In Collabspace, a Search can be limited to a specific date range using Advanced Search. First, knowing what kind of content is being searched for is important; for a document, Last Modified Date is the best to use, for an email, Received Date is better. Next, you want both the Start and End date to be represented in the Search Conditions.
For example, the query shown in the screenshot above will look for anything that was modified in the year 2020, which we know is the time period for the clinical trial.
Likewise, a Search for emails between two users can be done. Through our searches, we have identified that the team members working on the clinical trial are jkennedy and gjames. We can easily narrow our focus to the team members, as shown in the screenshot below:
Note that there are two sub-groups both using the “Match Any” flag, which means that either one of these conditions can be true for the “group” to be true. The “Match All” at the very top of the query means that both groups must return a pass, essentially limiting this to emails between these two users.
When searching for content, it is important to understand what other metadata is available to search by. To view this information, execute an exploratory search, then right-click on a Search Result and open Lifecycle Details, show below.
Once in Lifecycle Details, the Versions tab will list all the metadata about an item, shown below.
Another way to view the metadata is under the Audit Delta, which will show both the new and the previous values of a metadata field. This can give you an idea of which metadata fields are actively populated by the users. To view the delta, select a specific Audit entry, shown below.
Using the techniques listed above, it’s time to craft what the final Search Query will look like. You will want to fold in all the information that has been identified by the exploratory searches. Also watch out for creating overly complex queries, as they might result in too few results. Don’t be afraid to split the Search out into smaller chunks.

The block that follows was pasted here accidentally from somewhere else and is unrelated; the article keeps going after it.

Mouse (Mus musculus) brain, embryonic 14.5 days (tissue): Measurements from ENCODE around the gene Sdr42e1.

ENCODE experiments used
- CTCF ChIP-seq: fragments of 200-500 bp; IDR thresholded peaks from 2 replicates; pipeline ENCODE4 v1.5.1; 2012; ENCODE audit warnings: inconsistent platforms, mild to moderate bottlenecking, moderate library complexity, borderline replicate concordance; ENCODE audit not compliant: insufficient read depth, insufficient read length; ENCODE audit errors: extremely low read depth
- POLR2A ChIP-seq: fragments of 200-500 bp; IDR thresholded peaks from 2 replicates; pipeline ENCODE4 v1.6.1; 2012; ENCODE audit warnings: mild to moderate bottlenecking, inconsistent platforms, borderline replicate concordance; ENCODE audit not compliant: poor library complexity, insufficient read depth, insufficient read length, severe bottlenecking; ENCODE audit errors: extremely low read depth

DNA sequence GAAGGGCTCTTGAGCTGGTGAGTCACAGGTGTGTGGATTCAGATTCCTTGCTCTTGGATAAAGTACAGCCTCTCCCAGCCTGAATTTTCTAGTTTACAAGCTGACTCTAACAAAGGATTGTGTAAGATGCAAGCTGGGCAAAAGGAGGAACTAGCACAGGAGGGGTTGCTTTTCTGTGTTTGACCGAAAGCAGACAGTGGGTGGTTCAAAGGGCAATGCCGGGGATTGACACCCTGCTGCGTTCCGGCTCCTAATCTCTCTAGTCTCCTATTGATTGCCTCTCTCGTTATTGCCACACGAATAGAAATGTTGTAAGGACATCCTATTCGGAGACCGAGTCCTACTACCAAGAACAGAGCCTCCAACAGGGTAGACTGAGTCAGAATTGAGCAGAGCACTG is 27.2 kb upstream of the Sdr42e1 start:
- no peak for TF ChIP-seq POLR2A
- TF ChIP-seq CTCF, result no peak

One final note, if we are dealing with content that is very old, do not forget to use the Item Deleted and All Versions flags. This will expand your search and allow you to find information from the past as well. However, use this tool sparingly. It can add a huge bulk to the Search results, mostly from multiple versions of the same item, so be sure to add the Collabspace ID and Collabspace Version columns, which will tell you which item you are looking at, and what version it is.
Step 4: Execute the Search Plan
Executing the Search should be done based on the Search Plan. This can involve one single large search or several smaller searches that are then stitched together. The query or queries should fold in everything that has been learned from the exploratory search. This can include narrowing the scope to the identified time period; targeting the users who are directly involved rather than secondary participants; and directly searching against known content locations rather than casting an overly wide net.
Step 5: Review and Deliver Results
Finally, all results should be Reviewed prior to sharing them with the requestee. They should be reviewed for potential mistakes and to ensure that no private information is being unintentionally shared. Once reviewed, if using Collabspace, single/multiple/all search results can be selected to export and share with the requestee. (or: the content can be delivered as a Saved Search, list of matching results or the results themselves, depending on what the requestee needs.
In summary, requested searches should be treated like a project. The phases of the project include planning, executing, reviewing, and delivering. The planning phase should involve identifying what kind of content needs to be returned and what search techniques should be used.
Don’t be hesitant to perform some preliminary searches to gather more information. Execution of the Search should be broken into chunks to ensure precision and thoroughness. Once the searches have been completed, it is best to Save the Search results, or even Export the Metadata. In the Review phase, it can be important to get the data out into a spreadsheet to make it more malleable.
Files can be marked with different tags based on a coding scheme, which can make it much easier to distribute the content based on how valuable it is and who should see the content. Finally, with Collabspace, the content can be delivered as a Saved Search, a list of matching results, or the results themselves, depending on what the requestee needs.
Interested to learn more about content search? We’ve got articles breaking down e-Discovery and how to accelerate your content discovery with shareable search templates. You can also contact us with your questions, or read about how you can reveal your dark data with Collabspace DISCOVERY. As bonus, we’re including our free webinar recording about Supercharging your eDiscovery below: